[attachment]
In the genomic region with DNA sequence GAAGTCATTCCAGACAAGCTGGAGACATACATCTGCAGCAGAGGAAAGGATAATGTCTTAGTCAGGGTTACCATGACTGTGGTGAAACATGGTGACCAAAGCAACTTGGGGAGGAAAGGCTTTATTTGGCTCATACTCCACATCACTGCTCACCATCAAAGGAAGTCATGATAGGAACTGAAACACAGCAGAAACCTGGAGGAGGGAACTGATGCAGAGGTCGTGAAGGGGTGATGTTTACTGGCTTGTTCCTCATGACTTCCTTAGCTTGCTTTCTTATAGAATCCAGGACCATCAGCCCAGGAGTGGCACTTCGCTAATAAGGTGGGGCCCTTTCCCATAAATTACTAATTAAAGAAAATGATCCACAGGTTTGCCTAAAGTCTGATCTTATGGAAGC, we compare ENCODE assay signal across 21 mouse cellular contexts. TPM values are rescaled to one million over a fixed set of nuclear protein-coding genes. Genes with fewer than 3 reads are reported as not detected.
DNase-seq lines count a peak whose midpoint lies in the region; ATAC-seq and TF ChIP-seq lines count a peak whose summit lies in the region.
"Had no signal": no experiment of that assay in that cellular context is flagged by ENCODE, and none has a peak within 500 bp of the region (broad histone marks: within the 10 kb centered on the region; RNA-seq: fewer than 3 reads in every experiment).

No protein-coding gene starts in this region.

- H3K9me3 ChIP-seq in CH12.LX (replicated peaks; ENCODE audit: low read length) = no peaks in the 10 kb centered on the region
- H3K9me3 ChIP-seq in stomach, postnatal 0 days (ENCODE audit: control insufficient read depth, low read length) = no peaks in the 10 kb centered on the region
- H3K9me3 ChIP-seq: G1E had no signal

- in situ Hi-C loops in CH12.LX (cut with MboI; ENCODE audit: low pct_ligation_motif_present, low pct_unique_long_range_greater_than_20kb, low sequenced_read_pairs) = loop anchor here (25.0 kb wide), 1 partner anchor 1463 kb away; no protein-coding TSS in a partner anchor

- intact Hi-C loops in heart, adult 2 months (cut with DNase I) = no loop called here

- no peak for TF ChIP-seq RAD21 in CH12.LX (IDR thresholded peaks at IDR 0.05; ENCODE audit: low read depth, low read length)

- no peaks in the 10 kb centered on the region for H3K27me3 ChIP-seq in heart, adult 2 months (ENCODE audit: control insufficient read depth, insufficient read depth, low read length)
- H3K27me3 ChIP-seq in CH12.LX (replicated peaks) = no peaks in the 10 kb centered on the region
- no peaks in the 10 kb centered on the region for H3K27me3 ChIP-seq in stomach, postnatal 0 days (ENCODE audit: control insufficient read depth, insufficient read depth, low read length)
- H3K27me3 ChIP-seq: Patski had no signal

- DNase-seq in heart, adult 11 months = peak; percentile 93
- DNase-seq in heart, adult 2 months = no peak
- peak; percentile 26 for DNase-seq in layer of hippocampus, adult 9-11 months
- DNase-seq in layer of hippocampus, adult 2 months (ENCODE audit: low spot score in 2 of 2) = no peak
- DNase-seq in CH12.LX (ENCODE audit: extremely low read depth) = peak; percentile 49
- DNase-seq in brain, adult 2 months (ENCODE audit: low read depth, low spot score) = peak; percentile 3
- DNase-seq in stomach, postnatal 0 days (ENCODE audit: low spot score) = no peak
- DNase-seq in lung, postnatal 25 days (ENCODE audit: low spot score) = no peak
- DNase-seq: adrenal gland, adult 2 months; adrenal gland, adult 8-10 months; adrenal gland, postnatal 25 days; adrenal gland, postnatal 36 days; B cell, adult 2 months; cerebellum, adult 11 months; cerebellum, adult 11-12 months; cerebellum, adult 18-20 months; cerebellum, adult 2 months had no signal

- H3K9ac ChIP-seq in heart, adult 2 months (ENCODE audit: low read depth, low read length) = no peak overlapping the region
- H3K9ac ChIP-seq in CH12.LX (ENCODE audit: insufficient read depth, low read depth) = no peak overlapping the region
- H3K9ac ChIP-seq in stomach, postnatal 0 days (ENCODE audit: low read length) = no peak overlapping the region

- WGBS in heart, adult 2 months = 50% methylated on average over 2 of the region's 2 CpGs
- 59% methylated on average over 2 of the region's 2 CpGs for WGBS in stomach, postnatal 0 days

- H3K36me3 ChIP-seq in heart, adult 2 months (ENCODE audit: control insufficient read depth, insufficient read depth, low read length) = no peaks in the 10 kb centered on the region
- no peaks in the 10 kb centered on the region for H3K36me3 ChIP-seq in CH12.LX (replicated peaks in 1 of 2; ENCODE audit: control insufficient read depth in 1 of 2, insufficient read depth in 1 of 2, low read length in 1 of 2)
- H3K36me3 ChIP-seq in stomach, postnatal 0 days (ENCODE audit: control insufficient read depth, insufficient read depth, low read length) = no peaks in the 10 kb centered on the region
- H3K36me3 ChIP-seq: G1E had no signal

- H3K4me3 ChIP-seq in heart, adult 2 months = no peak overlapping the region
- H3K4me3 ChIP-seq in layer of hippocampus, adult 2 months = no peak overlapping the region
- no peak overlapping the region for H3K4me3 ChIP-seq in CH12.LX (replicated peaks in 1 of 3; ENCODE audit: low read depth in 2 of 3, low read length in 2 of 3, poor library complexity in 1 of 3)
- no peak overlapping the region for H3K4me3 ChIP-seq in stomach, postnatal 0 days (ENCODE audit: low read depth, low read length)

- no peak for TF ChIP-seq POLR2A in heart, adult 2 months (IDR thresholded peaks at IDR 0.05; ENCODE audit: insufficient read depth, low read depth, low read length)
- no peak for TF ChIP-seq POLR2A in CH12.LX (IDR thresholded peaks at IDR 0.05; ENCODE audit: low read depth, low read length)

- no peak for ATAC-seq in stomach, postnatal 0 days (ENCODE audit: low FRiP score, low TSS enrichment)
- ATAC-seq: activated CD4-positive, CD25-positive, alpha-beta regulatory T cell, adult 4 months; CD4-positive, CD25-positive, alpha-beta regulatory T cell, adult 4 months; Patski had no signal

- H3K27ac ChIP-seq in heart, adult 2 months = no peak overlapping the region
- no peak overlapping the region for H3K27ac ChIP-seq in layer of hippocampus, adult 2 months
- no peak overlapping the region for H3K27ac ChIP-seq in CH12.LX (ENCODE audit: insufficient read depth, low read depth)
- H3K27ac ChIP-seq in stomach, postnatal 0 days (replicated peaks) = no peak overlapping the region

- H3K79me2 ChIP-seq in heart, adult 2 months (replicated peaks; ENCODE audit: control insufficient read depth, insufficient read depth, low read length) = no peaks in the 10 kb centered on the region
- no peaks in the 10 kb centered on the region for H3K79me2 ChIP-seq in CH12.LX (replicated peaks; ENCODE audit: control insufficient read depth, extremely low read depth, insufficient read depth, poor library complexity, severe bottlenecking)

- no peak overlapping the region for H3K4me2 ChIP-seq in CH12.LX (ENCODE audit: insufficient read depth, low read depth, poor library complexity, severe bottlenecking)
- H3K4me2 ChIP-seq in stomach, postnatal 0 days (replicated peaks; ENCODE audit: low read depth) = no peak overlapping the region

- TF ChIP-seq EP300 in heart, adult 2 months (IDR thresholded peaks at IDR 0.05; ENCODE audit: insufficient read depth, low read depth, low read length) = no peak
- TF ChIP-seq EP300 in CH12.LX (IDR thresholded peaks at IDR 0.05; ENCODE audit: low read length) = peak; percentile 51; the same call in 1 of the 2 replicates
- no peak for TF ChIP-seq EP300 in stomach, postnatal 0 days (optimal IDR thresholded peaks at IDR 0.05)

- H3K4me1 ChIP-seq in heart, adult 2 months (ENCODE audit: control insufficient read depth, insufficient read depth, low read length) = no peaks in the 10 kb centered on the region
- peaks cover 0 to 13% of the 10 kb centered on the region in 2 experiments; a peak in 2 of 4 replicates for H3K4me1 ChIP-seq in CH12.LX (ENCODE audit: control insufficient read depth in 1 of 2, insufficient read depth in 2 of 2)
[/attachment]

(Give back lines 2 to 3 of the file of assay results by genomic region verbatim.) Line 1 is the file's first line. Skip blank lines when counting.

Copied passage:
DNase-seq lines count a peak whose midpoint lies in the region; ATAC-seq and TF ChIP-seq lines count a peak whose summit lies in the region.
"Had no signal": no experiment of that assay in that cellular context is flagged by ENCODE, and none has a peak within 500 bp of the region (broad histone marks: within the 10 kb centered on the region; RNA-seq: fewer than 3 reads in every experiment).